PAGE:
Energy security: A period of high oil prices from 2008 to 2014 led to national concerns on energy security, spurring governments to aid alternative energy vehicles and intensified investments by OEMS into development of alternate fuel technologies.
While EVs are experiencing a high growth rate, no one is predicting an overnight transition to pure battery electric vehicles. There are factors that need to be addressed to enable EVs to realize their full potential
Challenges to increased adoption of electric vehicles
The challenges in the Indian market that hinder higher growth rates for EV’s in the country can be summarized as follows:
Policy: Countries that have shown rapid growth in EV adoption have very favourable government policies to encourage EV uptake. Example countries include Norway, China, UK, US and France. Two key levers of support include purchase incentives that lower the upfront cost of the EV, thereby mitigating the above mentioned factor, and secondly, significant investments into public charging networks. The latter is particularly important for growth of plug-in vehicles, which have higher fuel saving and environmental benefits compared to equivalent strong and mild-hybrids.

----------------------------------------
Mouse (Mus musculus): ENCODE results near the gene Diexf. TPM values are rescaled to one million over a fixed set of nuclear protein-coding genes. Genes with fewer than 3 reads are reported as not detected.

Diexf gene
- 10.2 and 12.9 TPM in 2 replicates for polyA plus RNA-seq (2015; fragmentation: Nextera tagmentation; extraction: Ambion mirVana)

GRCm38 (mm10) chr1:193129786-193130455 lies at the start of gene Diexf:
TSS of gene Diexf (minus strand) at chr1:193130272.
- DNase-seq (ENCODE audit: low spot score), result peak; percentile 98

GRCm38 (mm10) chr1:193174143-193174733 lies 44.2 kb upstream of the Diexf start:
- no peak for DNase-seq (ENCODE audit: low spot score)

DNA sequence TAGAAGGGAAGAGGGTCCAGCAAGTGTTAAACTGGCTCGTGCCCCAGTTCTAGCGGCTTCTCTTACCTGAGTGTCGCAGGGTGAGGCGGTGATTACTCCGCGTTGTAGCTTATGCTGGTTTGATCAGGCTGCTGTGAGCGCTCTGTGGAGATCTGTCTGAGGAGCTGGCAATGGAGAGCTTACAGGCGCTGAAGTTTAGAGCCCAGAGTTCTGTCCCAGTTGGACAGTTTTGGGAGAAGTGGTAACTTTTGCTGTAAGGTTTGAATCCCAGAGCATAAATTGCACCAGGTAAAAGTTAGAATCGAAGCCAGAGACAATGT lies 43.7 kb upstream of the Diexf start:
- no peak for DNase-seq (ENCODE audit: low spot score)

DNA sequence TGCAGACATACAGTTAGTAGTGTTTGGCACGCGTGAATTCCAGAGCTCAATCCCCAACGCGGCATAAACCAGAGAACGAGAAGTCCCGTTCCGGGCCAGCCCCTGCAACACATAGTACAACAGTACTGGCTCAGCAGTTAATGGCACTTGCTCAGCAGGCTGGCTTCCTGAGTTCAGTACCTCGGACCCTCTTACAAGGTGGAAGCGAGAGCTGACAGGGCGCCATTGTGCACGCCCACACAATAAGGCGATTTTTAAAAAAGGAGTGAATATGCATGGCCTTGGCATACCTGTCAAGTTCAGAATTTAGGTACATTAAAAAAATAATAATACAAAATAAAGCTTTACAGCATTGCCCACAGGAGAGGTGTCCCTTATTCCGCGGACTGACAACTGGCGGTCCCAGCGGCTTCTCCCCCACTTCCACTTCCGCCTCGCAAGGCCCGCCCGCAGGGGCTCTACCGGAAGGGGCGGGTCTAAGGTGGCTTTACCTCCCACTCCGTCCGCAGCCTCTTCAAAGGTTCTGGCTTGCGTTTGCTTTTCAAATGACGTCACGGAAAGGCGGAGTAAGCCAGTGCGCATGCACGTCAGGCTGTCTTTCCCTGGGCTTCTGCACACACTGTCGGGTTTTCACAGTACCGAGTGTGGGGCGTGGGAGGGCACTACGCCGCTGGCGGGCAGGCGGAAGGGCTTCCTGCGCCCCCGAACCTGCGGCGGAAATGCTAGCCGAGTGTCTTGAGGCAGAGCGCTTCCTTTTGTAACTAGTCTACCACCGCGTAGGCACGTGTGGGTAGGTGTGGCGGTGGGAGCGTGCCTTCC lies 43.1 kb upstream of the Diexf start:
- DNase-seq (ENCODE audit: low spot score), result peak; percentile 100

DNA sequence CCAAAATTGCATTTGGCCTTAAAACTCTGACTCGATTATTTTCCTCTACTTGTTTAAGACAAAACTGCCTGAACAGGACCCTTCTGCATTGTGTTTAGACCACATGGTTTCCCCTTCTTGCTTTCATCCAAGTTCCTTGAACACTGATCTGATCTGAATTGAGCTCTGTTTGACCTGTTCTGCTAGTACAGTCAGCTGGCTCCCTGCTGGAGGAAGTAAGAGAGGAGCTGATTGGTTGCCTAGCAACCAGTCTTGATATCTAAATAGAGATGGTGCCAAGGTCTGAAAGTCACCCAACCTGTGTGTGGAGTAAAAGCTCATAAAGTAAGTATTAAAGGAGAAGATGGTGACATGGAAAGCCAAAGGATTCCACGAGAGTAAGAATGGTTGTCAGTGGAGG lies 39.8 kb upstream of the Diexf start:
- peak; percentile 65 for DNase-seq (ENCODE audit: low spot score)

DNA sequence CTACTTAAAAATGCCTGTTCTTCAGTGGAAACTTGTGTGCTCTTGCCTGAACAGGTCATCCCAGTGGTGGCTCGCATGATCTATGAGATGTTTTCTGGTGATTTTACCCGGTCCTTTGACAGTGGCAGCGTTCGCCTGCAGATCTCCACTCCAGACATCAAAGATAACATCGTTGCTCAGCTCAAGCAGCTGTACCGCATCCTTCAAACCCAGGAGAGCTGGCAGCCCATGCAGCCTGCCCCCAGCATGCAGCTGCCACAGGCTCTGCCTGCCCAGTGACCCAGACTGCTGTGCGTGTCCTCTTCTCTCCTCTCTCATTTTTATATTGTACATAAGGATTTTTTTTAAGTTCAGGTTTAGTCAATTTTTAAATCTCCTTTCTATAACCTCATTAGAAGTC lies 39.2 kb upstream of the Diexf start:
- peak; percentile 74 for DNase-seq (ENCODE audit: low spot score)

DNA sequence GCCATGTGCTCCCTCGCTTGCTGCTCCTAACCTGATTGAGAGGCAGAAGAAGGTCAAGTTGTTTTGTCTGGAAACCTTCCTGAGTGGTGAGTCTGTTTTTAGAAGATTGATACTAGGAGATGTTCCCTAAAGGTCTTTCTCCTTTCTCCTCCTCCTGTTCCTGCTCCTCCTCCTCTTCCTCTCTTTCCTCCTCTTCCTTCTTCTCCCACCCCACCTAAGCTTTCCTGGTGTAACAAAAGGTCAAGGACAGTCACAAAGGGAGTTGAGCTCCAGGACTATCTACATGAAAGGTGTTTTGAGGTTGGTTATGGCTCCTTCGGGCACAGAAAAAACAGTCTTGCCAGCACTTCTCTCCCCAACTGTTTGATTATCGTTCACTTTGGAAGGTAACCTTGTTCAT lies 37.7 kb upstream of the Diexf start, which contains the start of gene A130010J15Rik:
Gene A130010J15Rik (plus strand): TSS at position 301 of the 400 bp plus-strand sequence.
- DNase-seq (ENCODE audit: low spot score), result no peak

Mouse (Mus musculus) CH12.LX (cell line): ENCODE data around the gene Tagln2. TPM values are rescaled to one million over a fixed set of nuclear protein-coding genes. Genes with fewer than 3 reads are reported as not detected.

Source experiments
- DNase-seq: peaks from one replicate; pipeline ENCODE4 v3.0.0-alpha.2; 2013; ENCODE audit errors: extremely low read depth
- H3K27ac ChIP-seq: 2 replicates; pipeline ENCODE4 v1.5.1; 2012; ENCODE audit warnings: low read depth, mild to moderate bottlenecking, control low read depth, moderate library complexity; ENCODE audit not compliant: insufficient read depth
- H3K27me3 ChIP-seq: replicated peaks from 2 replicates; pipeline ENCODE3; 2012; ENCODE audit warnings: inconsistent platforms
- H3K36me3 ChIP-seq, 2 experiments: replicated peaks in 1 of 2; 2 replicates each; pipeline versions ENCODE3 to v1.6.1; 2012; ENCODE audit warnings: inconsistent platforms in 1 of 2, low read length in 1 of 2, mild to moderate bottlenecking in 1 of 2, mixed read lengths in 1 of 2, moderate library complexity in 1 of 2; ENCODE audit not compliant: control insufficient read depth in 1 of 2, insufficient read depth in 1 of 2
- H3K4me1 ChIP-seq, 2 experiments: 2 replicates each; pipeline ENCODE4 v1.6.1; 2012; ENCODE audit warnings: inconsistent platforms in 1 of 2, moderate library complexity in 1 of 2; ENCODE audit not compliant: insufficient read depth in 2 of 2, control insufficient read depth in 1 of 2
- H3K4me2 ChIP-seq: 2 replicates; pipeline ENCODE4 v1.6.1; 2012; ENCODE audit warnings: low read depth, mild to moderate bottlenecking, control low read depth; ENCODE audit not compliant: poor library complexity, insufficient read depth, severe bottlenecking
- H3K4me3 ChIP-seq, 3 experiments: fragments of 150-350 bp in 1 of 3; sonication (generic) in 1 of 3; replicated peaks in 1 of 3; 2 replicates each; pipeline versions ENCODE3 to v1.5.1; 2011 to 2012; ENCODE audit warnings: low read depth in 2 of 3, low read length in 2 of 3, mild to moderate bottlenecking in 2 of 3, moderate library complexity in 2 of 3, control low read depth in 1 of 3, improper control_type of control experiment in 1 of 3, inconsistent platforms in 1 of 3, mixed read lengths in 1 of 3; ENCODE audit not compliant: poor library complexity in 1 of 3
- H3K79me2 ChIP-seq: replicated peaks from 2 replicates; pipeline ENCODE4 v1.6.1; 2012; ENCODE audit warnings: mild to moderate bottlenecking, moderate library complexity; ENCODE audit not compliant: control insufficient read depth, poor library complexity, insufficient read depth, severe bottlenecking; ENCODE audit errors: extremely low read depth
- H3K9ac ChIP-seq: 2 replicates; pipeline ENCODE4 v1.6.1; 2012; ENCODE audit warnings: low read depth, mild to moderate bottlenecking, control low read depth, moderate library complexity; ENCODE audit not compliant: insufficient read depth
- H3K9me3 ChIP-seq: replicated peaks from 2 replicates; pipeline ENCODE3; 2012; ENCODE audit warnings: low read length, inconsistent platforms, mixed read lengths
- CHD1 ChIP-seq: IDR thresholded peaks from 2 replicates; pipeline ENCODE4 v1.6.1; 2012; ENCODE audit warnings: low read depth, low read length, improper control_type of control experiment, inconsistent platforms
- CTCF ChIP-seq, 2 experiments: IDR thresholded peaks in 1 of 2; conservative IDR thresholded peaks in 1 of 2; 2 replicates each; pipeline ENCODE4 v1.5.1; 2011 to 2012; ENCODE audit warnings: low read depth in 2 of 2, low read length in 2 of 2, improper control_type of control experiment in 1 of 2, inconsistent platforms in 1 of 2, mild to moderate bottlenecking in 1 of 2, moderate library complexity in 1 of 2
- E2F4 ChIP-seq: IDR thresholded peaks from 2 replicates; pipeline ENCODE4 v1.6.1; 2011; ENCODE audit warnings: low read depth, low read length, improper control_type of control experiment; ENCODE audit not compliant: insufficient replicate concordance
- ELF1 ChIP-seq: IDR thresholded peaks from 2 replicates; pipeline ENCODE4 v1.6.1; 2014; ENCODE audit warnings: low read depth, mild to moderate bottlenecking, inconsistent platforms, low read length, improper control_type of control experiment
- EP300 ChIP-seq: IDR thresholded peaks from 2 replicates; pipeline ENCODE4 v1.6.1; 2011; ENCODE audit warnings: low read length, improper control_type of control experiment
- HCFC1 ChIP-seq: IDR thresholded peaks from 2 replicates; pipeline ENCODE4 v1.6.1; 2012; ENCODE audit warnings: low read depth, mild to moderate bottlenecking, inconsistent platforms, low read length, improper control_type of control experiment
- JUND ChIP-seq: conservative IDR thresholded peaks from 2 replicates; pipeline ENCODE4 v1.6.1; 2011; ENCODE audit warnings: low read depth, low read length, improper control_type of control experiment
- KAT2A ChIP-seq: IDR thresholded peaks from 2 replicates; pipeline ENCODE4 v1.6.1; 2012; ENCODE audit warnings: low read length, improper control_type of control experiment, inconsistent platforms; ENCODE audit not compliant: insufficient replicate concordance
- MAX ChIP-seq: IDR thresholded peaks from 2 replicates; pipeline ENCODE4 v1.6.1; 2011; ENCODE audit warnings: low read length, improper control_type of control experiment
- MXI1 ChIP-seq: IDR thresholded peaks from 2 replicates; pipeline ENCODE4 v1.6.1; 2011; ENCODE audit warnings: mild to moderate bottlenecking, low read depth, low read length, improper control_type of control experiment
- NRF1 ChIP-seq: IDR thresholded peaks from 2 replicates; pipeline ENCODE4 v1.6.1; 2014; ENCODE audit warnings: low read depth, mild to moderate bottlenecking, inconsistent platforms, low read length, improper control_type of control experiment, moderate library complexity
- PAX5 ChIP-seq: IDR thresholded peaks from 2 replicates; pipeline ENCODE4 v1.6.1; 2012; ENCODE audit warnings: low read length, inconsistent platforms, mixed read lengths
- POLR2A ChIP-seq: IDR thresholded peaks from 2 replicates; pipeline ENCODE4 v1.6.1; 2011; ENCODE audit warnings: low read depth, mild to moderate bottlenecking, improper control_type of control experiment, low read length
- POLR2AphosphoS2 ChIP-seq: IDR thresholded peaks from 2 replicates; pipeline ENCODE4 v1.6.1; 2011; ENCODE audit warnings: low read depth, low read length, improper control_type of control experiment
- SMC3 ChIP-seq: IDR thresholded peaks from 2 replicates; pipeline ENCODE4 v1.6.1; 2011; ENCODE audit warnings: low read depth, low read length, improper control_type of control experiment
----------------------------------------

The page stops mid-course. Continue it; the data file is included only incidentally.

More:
Perception: The public discourse around electric vehicles is still rife with several misconceptions about EV’s that create misgivings in the minds of people considering electric vehicle options. We will elaborate on these a bit more in the next section.
Perception v/s Reality – some myths around electric vehicles
Myth 1 – “EVs cause more pollution in India because electricity is generated from coal fired plants”. To examine this we consider two aspects of “pollution” – CO2 emissions and particulate matter emissions.